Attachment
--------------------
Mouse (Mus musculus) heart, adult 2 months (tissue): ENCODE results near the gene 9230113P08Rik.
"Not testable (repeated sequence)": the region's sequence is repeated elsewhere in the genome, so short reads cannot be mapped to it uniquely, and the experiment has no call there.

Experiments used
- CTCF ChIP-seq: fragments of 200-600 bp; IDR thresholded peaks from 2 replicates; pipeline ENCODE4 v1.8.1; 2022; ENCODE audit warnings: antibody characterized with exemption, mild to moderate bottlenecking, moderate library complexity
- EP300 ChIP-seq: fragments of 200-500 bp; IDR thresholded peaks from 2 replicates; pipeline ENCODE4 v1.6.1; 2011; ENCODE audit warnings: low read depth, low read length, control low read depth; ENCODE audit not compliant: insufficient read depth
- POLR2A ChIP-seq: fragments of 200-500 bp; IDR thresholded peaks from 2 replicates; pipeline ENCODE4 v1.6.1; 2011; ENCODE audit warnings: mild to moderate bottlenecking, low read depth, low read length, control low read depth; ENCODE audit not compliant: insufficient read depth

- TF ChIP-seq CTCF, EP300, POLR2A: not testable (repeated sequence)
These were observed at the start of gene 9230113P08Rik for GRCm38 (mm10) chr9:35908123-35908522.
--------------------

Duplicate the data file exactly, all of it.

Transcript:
Mouse (Mus musculus) heart, adult 2 months (tissue): ENCODE results near the gene 9230113P08Rik.
"Not testable (repeated sequence)": the region's sequence is repeated elsewhere in the genome, so short reads cannot be mapped to it uniquely, and the experiment has no call there.

Experiments used
- CTCF ChIP-seq: fragments of 200-600 bp; IDR thresholded peaks from 2 replicates; pipeline ENCODE4 v1.8.1; 2022; ENCODE audit warnings: antibody characterized with exemption, mild to moderate bottlenecking, moderate library complexity
- EP300 ChIP-seq: fragments of 200-500 bp; IDR thresholded peaks from 2 replicates; pipeline ENCODE4 v1.6.1; 2011; ENCODE audit warnings: low read depth, low read length, control low read depth; ENCODE audit not compliant: insufficient read depth
- POLR2A ChIP-seq: fragments of 200-500 bp; IDR thresholded peaks from 2 replicates; pipeline ENCODE4 v1.6.1; 2011; ENCODE audit warnings: mild to moderate bottlenecking, low read depth, low read length, control low read depth; ENCODE audit not compliant: insufficient read depth

- TF ChIP-seq CTCF, EP300, POLR2A: not testable (repeated sequence)
These were observed at the start of gene 9230113P08Rik for GRCm38 (mm10) chr9:35908123-35908522.